I turned on the recorder and up the bike and let it run for a few seconds; here’s the .mp3 file (Quicktime for your listening pleasure. The were about 6 feet from the GT’s tail and if you a decent stereo system you be able to hear the deep loping sound from the V-twin.

Initial press spoke of a reduced clutch at the lever, but if the GT1000’s is reduced, hate to try full strength. riders must have like tree stumps. At the clutch and the front brake are adjustable.

Setting #4 puts the engagement too close to the grip; #3 is better.

Just for kicks, I out the scale and measured the GT1000’s pull at 26 lbs. vs. 20 lbs. for the I had guessed about 20% more and guess is about right.

Ducati 60 S

The has gobs torque and power comes in rapid fire bursts from those two big The power pulses make it a bit to pull smoothly away a stop or to round a slow turn — the power like it’s on/off, every time a cylinder off and when it does, the bike to jump forward. Give it a tiny bit of gas in a slow speed and it jumps ahead if the gear is too low and like a bronco if it’s a too high.

But this is what gives the character with a capital C. I it! You definitely, absolutely know there’s an engine under with a living, breathing just waiting to be let loose. Now I why people love Ducatis.

The big surprise to me is the stiffness of the forks. in disagreement with other on this one; a couple of have claimed that the suspension is too soft. Maybe too compared to Nicky Hayden’s but surely not for American streets this problem has been resolved; I discovered that the had pumped up the tires to 36 PSI.

I reduced the pressure to the recommended 32 the suspension went from to firm).

The forks seem stiff and when combined the low bars, it’s sometimes to keep the sensitive throttle through a bumpy corner due to the and on/off fuel injection The rear shocks, however, panned in the print press as too My feeling is that they’re for my 190 lb. body; the rear end seems so controlled over the same that rattle the front.

impressions? The GT1000 seems for U.S. roads. It’s turning 3,750 RPM at 70 MPH in 6th gear and RPM at 70 MPH in 5th. I have drop about two gears to accelerate. The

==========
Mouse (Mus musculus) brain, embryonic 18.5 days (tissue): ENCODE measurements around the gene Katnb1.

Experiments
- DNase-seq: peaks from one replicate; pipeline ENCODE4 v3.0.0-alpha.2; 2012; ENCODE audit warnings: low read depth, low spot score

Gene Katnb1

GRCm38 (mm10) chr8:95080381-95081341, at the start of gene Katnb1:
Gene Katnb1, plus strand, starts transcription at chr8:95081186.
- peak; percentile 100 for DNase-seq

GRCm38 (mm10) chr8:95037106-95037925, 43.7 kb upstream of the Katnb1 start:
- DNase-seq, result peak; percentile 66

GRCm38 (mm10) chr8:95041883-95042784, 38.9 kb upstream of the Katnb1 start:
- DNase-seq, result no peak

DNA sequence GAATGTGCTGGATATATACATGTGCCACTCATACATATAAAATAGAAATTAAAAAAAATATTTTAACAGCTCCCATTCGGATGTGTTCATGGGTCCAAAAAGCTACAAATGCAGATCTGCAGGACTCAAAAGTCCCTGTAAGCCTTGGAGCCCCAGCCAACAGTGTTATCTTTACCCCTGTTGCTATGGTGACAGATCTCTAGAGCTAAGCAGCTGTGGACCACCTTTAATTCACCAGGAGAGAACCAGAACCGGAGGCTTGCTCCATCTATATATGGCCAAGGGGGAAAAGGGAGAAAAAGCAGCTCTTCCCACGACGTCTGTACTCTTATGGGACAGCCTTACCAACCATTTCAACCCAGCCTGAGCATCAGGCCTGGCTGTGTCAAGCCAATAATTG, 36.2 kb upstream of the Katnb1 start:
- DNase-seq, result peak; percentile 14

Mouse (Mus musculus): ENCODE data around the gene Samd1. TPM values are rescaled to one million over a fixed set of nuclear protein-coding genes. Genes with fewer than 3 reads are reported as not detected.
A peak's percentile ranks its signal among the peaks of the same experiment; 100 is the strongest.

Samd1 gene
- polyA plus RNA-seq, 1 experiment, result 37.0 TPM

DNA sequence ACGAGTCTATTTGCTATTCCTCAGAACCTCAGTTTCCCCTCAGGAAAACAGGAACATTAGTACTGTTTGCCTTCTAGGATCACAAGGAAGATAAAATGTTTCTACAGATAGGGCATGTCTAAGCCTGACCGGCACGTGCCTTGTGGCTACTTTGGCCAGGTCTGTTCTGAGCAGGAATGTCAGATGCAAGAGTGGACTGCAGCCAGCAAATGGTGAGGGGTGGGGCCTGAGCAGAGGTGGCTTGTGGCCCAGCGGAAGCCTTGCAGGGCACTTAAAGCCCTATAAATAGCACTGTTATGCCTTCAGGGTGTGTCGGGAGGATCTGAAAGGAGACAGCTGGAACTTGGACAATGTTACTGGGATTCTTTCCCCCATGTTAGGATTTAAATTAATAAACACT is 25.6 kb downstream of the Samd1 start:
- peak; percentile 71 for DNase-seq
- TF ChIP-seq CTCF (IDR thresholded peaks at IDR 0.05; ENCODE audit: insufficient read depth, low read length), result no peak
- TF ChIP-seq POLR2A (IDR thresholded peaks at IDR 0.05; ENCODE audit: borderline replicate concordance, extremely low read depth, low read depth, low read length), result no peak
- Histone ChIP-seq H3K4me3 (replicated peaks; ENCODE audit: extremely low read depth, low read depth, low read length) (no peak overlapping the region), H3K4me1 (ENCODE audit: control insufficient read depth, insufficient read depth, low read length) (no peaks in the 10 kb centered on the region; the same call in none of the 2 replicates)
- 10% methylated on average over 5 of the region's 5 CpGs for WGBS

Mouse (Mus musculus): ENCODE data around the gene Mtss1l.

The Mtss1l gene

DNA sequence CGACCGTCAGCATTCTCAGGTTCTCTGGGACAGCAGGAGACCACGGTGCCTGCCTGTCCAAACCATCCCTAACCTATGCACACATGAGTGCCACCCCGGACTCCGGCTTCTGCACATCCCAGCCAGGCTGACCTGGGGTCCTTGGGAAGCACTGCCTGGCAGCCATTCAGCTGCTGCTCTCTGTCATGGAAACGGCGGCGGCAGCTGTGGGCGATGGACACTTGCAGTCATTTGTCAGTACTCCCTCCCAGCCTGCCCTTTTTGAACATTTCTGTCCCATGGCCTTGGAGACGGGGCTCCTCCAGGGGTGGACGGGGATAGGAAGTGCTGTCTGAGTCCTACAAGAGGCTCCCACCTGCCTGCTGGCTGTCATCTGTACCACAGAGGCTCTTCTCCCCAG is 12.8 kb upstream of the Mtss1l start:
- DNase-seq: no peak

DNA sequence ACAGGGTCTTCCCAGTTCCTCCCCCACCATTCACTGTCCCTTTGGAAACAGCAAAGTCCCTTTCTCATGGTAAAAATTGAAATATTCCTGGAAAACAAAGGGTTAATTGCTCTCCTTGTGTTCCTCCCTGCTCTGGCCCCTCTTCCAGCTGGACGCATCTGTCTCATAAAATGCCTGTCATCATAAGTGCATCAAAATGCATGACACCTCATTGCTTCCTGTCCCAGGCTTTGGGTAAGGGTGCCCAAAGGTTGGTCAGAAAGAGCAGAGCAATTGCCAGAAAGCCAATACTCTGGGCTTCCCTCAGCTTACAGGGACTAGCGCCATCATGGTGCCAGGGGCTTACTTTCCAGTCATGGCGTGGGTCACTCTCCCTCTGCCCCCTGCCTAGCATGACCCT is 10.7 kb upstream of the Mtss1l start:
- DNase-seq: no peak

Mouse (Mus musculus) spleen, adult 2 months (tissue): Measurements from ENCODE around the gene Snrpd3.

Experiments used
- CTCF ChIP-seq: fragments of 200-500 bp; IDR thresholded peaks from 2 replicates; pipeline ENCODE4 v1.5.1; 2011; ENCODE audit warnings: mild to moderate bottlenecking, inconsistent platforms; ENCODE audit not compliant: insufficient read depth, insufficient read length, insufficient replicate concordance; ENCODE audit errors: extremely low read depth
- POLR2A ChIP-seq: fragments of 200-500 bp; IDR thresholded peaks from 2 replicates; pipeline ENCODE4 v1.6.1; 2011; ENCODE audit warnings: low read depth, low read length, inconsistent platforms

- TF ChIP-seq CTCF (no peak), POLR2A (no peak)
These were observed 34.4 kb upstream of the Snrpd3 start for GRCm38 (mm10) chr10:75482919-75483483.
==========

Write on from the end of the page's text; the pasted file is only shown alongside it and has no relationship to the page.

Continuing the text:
Up the rear sprocket by a couple or teeth.

The flip side of the gearing is a very relaxed pace. The engine is always but the bike barely feels it’s turning over the speedo reads 50, 60, 70. It’s a feeling but highly dangerous to license.

The retro gauges are but aimed slightly too low; would probably be perfect if the was piloting the bike from the seat. The position is fixed so there’s no solving this The speedo goes up to 160 MPH, borders on ridiculous and which the individual hash marks are too together for easy reading.

The feels comfortable and I feel I’m definitely sitting in the rather than on it. But after a the slope of the seat pushes me the fuel tank and I feel sliding forward at stop The low forward handlebars don’t

But overall, the seat isn’t

Note: w BW visitor T.W. an ancient product called (Dubbin info ) to prevent on motorcycle seats. He writes . I was the GT1000 blog and noticed you your seat was slippery. I know if this will for you but on my ’06 Honda spirit I use leather treatment on the seat. it’s on I stick like to the seat.

Well maybe not like but I sure as hell don’t around.

I had to struggle with the company to get a proof of insurance to the dealer and after all was said and I realized I forgot to actually ask how it would cost to insure the When I arrived at the dealer to delivery, I glanced at the insurance and discovered that they’re me a whopping $870.00 per year for the

This compares to the insurance for the 1986 BMW R65 at $105.00 and the 1998 Tiger at $110.00 per year. wondering if perhaps they see the Ducati and the price skyrockets? to say, I’ll be shopping for a new when the policy expires and report back on my findings.

are some quick photos, a bit too quick and my apologies for the quality. For information, check out my GT 1000 , where I will post my as I get to know the new ride.

Ducati 60 S
Ducati 60 S
Ducati 60 S